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Old 12-09-06, 02:09 PM   #7
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Quote:
Originally Posted by northwind
Quote:
Originally Posted by Baph
Edit: MattSV, I know you mean well, but your advice is a little flawed. All LEDs take different voltages and use different amounts of current. If the resistor doesn't drop the voltage enough, you can kiss goodbye to your shiny new LED setup. If it drops too much, you get pulled over for not having working lights.
Not really... You're not actually trying to affect the indicators, it's the relay you're trying to trick- the LED indicators resistance is lower than a conventional lamp, and so the relay thinks there's a short. You're not aiming for a precise resistance, you just need to get it into the rather wide range where the relay is fooled.
Add a resistor, drop the voltage, dim the bulb. I'd rather not use a resistor with a normal bulb (non-LED) setup to be honest, but each to their own.

I know that there will be a range of resistor values where the voltage will be enough to be visible, and resistance high enough to fool the relay, but I still wouldn't like to do it.
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Old 12-09-06, 02:50 PM   #8
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Quote:
Originally Posted by Baph
Add a resistor, drop the voltage, dim the bulb. I'd rather not use a resistor with a normal bulb (non-LED) setup to be honest, but each to their own.
.
Um, yep, I wouldn't either. Unless it was a very low resistance . But this topic is about LED indicators

The wiki link you sent isn't really what's being done here- that's just a regular LED circuit, which will always contain a resistor in series, you're not messing with that. Those do need to be of the right resistance to avoid problems What you're doing here, though, is adding a resistor in parallel with the LED instead- the original resistor is untouched.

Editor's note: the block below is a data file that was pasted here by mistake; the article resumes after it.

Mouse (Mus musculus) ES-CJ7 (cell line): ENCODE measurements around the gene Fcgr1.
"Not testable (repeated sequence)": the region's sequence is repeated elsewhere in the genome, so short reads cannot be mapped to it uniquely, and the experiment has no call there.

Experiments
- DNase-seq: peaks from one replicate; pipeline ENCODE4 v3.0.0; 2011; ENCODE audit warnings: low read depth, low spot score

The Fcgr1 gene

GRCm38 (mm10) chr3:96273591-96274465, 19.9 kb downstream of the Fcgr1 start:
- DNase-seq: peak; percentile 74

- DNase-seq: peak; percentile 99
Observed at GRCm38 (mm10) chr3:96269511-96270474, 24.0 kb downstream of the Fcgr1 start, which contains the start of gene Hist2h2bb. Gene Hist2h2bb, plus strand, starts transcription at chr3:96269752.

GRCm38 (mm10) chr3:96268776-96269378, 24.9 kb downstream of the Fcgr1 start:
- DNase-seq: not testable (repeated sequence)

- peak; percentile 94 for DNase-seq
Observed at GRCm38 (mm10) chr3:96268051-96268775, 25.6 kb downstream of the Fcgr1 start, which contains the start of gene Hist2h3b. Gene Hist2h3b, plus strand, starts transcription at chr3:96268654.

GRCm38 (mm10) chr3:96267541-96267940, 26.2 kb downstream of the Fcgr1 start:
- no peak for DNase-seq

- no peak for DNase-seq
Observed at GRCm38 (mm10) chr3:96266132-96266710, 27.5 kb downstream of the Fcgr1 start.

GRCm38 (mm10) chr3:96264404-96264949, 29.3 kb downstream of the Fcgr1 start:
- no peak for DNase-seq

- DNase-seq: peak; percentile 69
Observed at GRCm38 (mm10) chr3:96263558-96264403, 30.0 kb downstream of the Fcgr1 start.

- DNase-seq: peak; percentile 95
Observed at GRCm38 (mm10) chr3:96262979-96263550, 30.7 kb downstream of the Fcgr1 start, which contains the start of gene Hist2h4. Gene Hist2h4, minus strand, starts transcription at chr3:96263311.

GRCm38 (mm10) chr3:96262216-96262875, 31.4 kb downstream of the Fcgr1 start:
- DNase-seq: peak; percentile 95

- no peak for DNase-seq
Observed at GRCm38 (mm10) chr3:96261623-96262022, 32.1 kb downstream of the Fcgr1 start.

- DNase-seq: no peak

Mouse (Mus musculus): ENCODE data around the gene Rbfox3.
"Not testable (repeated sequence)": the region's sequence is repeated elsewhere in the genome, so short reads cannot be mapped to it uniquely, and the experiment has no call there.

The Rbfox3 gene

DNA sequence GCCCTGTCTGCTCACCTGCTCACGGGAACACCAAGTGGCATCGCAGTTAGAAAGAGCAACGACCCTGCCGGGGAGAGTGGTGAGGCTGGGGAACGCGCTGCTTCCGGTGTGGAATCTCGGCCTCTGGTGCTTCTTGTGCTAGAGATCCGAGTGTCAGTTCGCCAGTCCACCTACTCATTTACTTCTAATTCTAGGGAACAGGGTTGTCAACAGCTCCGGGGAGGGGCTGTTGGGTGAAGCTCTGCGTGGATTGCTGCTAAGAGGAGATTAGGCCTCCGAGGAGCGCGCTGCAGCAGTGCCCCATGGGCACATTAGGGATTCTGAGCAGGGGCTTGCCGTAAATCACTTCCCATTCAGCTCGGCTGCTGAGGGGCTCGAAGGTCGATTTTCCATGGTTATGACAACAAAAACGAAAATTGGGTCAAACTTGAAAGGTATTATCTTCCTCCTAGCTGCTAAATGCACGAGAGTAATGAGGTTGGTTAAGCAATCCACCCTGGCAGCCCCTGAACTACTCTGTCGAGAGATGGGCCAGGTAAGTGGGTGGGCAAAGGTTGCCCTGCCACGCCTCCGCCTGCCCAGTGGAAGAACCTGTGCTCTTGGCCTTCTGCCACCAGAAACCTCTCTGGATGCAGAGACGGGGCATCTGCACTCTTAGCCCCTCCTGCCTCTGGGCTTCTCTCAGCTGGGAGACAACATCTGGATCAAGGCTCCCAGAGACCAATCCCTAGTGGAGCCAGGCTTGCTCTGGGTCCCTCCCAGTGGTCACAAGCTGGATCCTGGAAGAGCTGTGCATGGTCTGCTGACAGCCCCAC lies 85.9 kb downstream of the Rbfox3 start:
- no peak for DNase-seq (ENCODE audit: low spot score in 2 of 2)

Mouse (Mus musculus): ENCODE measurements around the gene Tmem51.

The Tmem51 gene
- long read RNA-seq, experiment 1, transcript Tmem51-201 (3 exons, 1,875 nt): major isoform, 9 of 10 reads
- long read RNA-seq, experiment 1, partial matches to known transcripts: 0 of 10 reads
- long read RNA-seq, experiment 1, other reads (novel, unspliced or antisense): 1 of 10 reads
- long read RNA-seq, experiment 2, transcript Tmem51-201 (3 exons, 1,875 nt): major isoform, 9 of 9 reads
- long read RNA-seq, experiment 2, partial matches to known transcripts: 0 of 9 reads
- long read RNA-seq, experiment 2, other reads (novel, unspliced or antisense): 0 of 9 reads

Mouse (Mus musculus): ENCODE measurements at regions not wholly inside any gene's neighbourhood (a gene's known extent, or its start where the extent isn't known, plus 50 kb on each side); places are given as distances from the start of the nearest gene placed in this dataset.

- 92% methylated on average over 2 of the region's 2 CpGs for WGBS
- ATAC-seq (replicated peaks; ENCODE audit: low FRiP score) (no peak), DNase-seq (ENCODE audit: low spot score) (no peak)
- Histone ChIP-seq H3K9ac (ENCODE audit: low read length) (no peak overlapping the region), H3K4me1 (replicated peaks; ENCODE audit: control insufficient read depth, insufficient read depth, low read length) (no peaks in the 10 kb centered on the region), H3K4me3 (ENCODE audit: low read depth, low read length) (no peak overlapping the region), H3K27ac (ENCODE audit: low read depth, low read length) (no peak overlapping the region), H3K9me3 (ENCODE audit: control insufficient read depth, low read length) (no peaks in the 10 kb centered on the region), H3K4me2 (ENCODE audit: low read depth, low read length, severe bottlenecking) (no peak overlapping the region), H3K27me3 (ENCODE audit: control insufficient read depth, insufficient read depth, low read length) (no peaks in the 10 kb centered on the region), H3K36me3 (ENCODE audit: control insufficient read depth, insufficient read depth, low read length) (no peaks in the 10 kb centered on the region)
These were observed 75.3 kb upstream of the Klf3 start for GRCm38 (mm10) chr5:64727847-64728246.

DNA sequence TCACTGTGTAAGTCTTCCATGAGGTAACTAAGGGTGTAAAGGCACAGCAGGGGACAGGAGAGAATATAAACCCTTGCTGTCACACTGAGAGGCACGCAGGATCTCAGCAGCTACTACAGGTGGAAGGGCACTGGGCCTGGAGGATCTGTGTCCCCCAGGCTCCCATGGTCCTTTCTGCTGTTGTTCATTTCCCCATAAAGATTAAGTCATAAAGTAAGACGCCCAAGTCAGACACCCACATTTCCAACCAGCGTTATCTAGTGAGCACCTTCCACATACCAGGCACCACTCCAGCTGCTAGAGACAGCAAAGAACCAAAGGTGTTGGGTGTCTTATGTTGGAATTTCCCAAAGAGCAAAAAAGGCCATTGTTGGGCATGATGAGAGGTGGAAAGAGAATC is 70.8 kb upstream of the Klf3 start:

I actually got this a wee bit wrong up the page- the relay doesn't pick up resistance, it picks up the current draw- what you're doing is increasing the draw by increasing the resistance. The means is the same but the purpose isn't quite how I had it, my bad.
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Old 12-09-06, 03:03 PM   #9
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I know that this setup is a LED based one, hence my original post (tell me voltages, I'll tell you what resistor would do the trick :P ). The original bulbs work with a power usage of around 20W-25W with the standard relay, new circuit needs same power usage in total.

I didn't know that LED kits for bikes come with a built in resistor, but thinking about it, it makes sense otherwise customers would just get p****ed off buying resistors etc. In this case it'll need to obey the old Rt=(R1+R2+R3...Rn)/n principal.

Edit: Make that the Rt=1/((1/ R1)+(1/R2)+(1/R3)...+(1/Rn)) principal
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Old 12-09-06, 03:37 PM   #10
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Quote:
Originally Posted by Baph
I didn't know that LED kits for bikes come with a built in resistor, but thinking about it, it makes sense otherwise customers would just get p****ed off buying resistors etc. In this case it'll need to obey the old Rt=(R1+R2+R3...Rn)/n principal.
Every LED circuit has a resistor in series connected to the cathode. That's what's in the wiki link you sent Every LED circuit for bike use will be 12V. The formula you supplied in your original post was all for calculating the correct resistance for that in-series resistor, not for the parellel one, which doesn't have anything to do with this, since it's already there and we're not going to mess with it- chances are it'll be sealed into the indicator.

Not going to argue with the last post though, since it's exactly the equation I was trying to remember and failing dismally